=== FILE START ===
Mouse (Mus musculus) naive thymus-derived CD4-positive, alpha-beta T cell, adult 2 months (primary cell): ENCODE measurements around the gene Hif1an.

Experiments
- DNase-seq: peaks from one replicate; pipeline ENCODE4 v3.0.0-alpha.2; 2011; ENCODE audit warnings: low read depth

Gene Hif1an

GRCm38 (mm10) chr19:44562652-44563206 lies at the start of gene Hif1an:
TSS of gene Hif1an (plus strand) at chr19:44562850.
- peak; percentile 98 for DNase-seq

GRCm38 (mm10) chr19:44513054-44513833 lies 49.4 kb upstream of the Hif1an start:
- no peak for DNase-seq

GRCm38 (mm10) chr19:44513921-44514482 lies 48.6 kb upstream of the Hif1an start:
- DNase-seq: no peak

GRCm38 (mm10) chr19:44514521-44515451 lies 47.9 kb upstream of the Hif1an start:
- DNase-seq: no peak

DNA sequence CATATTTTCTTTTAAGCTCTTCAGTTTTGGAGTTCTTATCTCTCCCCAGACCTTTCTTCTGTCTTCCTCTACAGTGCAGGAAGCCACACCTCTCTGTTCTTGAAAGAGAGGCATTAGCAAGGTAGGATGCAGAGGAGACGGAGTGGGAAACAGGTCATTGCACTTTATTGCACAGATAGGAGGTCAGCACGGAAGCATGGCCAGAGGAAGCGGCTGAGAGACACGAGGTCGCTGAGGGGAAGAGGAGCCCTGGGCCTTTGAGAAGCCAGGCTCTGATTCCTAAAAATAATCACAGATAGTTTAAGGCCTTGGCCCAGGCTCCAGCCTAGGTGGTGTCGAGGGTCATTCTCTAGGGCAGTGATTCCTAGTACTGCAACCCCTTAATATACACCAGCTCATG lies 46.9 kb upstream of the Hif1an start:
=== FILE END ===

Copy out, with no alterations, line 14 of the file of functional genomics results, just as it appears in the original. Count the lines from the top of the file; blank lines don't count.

DNA sequence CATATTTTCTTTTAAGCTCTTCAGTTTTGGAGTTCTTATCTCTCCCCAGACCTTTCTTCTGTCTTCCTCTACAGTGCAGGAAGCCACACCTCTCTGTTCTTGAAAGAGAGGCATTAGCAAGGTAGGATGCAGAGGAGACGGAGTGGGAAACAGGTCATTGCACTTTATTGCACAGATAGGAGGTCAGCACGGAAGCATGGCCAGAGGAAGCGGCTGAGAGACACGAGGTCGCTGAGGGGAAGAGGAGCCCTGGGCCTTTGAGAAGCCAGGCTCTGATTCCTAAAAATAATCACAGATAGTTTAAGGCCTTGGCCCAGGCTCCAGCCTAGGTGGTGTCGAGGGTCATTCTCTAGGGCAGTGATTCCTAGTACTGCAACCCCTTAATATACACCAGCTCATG lies 46.9 kb upstream of the Hif1an start: